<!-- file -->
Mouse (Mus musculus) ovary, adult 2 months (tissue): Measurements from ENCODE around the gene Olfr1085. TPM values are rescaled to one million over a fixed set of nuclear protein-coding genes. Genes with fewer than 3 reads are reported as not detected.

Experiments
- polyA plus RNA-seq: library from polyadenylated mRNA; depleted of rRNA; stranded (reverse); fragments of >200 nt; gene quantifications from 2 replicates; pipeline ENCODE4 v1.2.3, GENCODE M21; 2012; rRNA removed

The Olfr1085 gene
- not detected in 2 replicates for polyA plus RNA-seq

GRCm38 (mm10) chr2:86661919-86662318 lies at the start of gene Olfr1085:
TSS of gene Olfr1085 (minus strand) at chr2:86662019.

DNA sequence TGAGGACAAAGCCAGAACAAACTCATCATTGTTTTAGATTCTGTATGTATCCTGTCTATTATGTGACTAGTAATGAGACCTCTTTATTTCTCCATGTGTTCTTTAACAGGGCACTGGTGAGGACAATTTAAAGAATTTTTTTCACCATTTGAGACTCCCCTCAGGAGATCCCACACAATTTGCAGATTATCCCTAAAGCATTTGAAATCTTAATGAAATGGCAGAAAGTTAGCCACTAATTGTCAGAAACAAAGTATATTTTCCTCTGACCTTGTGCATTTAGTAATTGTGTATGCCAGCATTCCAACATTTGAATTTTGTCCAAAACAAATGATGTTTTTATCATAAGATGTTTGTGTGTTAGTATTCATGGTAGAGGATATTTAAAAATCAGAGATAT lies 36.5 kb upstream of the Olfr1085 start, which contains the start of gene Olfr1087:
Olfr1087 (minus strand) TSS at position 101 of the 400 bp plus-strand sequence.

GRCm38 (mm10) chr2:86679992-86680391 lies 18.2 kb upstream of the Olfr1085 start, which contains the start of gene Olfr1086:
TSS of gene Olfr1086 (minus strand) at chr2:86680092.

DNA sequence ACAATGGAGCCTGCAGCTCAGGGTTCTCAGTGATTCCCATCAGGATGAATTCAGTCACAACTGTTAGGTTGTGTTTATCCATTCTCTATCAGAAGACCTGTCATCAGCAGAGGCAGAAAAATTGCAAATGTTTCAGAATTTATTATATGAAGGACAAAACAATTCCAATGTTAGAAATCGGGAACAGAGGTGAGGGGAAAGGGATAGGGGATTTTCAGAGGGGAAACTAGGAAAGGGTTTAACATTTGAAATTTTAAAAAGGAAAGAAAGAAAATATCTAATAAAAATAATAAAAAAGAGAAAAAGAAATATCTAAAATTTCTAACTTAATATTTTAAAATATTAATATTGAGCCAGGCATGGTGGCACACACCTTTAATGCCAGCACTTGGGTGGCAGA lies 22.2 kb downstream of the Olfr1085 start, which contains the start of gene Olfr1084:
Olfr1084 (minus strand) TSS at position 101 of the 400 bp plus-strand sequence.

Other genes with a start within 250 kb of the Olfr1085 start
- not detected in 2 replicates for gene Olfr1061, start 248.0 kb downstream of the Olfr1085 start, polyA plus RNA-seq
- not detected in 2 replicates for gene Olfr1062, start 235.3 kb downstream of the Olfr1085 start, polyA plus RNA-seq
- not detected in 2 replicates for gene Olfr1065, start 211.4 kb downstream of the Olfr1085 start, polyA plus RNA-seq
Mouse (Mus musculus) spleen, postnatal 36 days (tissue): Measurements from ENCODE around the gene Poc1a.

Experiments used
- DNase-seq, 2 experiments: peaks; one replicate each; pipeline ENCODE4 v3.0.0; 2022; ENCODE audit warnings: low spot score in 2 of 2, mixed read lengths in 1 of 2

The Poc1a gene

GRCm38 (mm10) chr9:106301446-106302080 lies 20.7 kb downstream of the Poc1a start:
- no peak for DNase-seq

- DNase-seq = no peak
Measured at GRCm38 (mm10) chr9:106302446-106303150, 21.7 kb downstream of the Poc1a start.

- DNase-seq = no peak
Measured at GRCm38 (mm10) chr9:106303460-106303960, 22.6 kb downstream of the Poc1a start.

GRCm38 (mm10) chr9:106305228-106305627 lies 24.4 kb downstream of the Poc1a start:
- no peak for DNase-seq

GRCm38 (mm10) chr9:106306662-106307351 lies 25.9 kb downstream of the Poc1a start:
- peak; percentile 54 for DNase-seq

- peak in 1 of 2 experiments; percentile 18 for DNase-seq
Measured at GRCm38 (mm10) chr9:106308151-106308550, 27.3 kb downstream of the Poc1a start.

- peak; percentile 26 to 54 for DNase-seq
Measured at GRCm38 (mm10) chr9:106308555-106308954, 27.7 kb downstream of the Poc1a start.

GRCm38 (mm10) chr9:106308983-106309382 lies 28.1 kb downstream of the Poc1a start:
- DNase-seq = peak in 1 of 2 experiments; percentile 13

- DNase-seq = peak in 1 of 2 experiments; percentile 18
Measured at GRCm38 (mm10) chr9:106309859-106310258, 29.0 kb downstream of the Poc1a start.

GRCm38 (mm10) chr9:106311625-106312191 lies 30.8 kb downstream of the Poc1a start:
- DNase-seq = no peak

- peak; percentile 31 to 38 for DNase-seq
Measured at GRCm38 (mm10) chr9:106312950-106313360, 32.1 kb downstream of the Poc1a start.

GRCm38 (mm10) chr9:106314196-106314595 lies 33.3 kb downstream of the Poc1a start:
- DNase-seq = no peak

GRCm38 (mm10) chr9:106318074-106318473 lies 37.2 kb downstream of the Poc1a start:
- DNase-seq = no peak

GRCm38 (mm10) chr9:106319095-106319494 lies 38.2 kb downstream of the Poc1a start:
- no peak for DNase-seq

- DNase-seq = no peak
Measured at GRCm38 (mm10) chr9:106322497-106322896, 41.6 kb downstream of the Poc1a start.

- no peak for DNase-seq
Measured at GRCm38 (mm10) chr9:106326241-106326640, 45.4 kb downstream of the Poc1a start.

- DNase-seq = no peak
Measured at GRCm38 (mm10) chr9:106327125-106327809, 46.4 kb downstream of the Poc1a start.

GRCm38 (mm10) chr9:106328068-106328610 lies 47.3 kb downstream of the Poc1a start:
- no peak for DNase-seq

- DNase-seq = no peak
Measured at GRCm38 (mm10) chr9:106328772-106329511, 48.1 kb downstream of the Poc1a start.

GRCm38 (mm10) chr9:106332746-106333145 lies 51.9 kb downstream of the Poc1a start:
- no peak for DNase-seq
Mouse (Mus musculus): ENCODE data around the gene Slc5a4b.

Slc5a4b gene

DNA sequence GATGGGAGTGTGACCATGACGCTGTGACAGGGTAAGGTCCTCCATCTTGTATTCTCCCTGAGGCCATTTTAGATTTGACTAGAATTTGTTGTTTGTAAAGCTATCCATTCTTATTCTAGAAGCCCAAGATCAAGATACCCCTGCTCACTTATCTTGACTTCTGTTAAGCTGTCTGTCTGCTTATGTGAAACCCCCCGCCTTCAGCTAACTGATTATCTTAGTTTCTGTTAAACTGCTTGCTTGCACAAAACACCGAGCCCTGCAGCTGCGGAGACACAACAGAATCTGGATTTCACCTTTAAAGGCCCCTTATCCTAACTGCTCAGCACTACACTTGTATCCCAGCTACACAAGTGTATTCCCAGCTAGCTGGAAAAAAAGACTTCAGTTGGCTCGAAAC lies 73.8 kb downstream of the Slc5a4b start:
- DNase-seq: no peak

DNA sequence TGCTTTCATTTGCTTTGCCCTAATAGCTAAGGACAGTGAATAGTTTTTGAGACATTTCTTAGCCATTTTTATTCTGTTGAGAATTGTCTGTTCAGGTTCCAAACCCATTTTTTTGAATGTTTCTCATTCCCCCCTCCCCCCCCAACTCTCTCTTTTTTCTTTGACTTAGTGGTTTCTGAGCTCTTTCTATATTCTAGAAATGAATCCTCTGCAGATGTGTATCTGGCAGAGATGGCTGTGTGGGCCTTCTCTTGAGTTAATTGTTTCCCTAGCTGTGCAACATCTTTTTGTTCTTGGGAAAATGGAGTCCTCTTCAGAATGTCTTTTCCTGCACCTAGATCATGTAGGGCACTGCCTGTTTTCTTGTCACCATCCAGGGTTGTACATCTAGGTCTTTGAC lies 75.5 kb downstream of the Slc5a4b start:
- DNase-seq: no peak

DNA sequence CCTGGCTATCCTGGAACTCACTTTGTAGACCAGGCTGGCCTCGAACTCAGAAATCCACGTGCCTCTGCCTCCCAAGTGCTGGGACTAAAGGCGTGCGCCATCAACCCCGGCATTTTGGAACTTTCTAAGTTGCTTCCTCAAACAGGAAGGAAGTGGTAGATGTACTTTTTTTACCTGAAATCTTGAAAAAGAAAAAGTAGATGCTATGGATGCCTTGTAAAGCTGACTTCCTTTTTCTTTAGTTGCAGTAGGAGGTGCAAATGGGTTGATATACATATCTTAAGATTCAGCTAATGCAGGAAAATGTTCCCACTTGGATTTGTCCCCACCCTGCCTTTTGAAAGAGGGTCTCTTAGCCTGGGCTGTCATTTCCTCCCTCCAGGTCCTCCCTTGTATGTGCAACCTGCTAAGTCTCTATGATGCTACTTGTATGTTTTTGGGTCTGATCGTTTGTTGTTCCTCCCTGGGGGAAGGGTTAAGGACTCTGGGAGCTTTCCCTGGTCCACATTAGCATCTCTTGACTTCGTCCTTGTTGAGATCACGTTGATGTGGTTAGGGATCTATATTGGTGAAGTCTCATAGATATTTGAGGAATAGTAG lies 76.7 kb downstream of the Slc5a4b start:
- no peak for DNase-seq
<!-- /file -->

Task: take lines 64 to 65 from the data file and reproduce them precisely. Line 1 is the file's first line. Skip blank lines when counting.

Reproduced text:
DNA sequence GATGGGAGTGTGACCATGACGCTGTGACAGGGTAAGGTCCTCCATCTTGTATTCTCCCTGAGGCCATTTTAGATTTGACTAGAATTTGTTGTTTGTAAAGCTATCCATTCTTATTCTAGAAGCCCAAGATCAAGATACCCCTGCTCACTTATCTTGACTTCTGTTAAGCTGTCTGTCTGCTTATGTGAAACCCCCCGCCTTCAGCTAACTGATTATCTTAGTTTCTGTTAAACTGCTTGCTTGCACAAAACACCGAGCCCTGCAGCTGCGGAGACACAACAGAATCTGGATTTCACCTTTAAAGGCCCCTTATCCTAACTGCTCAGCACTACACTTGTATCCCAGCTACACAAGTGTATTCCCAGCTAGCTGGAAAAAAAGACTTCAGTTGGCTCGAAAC lies 73.8 kb downstream of the Slc5a4b start:
- DNase-seq: no peak